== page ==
CARDIOVASCULAR HEALTH(Heart Disease and Stroke) 

General Guidelines. Inactivity is one of the four major risk factors for heart disease, on par with smoking, unhealthy cholesterol, and even high blood pressure. Like all muscles, the heart becomes stronger and larger as a result of exercise so it can pump more blood through the body with every beat. Exercise does not increase the maximum heart rate, but a fit heart can pump more blood at this maximum level and can sustain it longer with less strain. The resting heart rate of those who exercise is also slower, because less effort is needed to pump blood. For preventing heart disease frequency of exercises may be more important than duration. Exercise even helps reverse some of the effects of smoking. Children should be especially encouraged to exercise every day to prevent heart disease later in life. 

Effect on Coronary Artery Disease and Cholesterol Levels. People who maintain an active lifestyle have a 45% lower risk of developing coronary heart disease than do sedentary people. A recent study reported that moderate dietary changes improve cholesterol levels and so lower the risk for coronary artery disease only when an aerobic exercise program is also followed. Regular aerobic exercises -- brisk walking, jogging, swimming, biking, aerobic dance, and racquet sports -- are the best forms of exercise for lowering LDL and raising HDL cholesterol levels. It may take up to a year of sustained exercise for HDL levels to show significant improvement. Burning at least 250 calories a day (the equivalent of about 45 minutes of brisk walking or 25 minutes of jogging) seems to confer the greatest protection against coronary artery disease. Even moderate exercise, however, reduces the risk of heart attack, but in terms of raising HDL levels, more is better. Resistance (weight) training offers a complementary benefit by reducing LDL levels. Triglycerides, which rise after a high-fat meal, can be lowered either with a single, prolonged (about 90 minutes) aerobic session or by several shorter sessions during the day. One study indicates, however, that short-bursts of exercise actually increase LDL oxidation -- the process that makes LDL dangerous to the heart -- so individuals should always aim for a consistency in their exercise program. Before engaging in any strenuous exercise, it is advisable to consult a physician.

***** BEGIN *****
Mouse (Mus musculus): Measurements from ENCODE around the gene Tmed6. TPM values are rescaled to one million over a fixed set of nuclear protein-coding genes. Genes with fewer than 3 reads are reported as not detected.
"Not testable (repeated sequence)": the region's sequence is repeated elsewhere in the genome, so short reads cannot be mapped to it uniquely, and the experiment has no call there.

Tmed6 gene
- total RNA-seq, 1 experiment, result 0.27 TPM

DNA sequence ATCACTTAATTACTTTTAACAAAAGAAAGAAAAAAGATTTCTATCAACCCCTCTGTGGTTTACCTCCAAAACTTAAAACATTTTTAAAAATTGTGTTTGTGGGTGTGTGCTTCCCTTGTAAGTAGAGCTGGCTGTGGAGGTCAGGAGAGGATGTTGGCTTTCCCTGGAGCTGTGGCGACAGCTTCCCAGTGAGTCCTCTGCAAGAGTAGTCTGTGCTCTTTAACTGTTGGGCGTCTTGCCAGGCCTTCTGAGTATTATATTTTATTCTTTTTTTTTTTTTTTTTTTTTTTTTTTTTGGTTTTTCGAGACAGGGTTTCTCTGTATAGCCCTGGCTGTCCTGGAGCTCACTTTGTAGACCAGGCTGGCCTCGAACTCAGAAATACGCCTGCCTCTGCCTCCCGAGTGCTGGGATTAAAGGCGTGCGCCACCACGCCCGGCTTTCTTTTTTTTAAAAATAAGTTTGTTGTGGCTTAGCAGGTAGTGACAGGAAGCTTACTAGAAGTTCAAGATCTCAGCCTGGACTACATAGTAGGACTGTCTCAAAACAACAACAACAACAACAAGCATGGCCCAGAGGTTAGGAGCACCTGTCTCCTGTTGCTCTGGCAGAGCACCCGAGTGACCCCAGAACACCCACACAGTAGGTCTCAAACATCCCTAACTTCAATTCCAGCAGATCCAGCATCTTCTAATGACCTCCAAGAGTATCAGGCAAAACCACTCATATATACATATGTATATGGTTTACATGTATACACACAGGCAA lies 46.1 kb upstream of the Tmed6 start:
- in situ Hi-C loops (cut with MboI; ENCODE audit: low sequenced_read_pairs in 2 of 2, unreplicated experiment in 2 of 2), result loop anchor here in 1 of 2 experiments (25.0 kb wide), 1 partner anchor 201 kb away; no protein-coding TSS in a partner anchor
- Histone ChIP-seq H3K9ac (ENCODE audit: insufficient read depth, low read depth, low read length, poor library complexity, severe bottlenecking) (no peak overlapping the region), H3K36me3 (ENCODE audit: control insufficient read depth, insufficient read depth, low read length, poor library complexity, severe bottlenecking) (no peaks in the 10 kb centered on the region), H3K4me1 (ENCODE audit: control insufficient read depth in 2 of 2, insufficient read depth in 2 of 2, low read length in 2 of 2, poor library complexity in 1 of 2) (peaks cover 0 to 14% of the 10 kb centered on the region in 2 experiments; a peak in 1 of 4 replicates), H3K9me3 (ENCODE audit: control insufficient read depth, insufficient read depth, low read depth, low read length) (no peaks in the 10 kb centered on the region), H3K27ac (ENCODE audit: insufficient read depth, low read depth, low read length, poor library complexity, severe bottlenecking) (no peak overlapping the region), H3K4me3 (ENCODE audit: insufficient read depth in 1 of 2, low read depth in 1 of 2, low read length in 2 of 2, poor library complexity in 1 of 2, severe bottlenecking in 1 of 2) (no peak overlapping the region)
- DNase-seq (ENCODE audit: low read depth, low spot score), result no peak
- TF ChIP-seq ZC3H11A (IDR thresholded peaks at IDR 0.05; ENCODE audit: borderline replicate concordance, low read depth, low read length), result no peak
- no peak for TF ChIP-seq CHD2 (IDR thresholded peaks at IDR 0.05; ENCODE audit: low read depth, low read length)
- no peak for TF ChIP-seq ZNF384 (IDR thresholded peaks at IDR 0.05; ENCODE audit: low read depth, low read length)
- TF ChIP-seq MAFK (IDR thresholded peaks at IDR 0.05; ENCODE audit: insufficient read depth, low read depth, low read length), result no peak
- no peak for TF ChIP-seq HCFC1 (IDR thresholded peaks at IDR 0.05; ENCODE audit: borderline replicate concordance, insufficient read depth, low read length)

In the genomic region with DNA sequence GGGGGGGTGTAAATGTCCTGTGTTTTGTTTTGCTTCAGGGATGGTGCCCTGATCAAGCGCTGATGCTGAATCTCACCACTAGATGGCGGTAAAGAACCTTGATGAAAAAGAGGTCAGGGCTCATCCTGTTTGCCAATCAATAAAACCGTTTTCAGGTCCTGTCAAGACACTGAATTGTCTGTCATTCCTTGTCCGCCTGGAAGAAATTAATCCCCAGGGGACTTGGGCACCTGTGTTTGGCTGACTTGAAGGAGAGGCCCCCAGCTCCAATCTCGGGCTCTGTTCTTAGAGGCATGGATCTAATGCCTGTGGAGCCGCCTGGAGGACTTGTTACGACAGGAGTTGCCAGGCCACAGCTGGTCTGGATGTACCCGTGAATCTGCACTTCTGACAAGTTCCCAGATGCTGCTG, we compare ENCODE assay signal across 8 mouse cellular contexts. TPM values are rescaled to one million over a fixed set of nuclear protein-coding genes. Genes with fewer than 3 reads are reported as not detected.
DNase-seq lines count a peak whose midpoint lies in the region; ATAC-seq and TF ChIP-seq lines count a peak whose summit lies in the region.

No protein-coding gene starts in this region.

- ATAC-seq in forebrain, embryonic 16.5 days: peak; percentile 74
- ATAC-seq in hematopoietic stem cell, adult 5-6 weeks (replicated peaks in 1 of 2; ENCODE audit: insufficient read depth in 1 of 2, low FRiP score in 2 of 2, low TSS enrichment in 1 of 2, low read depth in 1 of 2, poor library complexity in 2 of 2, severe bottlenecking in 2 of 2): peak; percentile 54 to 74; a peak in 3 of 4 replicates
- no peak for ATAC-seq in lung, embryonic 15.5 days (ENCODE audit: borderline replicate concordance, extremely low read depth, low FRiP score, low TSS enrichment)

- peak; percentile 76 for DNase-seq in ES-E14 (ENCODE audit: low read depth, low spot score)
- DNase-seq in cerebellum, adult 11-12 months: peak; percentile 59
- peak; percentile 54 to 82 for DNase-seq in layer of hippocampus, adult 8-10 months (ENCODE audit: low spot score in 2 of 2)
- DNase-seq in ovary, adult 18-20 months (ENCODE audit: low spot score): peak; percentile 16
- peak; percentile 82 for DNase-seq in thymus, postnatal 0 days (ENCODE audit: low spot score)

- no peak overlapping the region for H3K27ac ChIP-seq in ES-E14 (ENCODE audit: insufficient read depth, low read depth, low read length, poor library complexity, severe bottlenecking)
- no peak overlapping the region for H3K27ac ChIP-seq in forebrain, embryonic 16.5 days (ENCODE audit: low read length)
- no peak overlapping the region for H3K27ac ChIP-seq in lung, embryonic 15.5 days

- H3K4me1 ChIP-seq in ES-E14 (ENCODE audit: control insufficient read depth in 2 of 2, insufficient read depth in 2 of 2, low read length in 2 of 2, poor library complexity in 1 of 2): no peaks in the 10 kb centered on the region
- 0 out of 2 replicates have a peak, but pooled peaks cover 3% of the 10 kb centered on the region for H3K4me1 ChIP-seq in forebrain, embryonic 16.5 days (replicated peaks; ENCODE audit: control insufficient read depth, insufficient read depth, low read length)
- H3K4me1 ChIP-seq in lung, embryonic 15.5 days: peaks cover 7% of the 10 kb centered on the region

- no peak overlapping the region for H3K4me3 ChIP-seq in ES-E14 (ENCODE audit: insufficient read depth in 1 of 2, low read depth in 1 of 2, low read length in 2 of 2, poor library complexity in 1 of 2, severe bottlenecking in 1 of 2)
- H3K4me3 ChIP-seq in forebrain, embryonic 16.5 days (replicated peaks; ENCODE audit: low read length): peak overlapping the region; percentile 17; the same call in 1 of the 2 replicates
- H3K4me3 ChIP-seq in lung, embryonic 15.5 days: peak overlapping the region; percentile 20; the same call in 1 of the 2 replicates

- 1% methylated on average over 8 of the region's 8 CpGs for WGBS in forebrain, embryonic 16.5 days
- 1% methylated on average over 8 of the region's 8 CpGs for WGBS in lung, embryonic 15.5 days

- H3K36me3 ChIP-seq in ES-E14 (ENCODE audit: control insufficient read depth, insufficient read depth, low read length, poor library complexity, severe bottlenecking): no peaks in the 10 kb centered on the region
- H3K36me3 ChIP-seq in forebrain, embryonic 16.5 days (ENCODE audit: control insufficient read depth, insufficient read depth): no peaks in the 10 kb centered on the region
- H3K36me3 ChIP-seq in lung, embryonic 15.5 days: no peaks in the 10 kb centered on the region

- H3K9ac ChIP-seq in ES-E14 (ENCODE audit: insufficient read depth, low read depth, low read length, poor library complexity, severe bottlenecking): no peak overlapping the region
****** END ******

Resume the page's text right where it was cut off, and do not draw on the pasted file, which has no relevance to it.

High Blood Pressure. Studies indicate that regular exercise helps keep arteries elastic, even in older people, which in turn keeps blood flowing and blood pressure low. Sedentary people have a 35% greater risk of developing hypertension than athletes do. No person with high blood pressure should start an exercise program without consulting a physician. Studies have shown that high-intensity exercise may not lower blood pressure as effectively as moderate intensity exercise. In one study, for example, moderate exercise (jogging two miles a day) controlled hypertension so well that more than half the patients who had been taking drugs for high blood pressure were able to discontinue their medication. Studies have indicated that T'ai Chi, an ancient Chinese exercise involving slow, relaxing movements may lower blood pressure almost as well as moderate-intensity aerobic exercises. Before exercising, people with hypertension should avoid caffeinated beverages, which increase heart rate, the workload of the heart, and blood pressure during physical activity.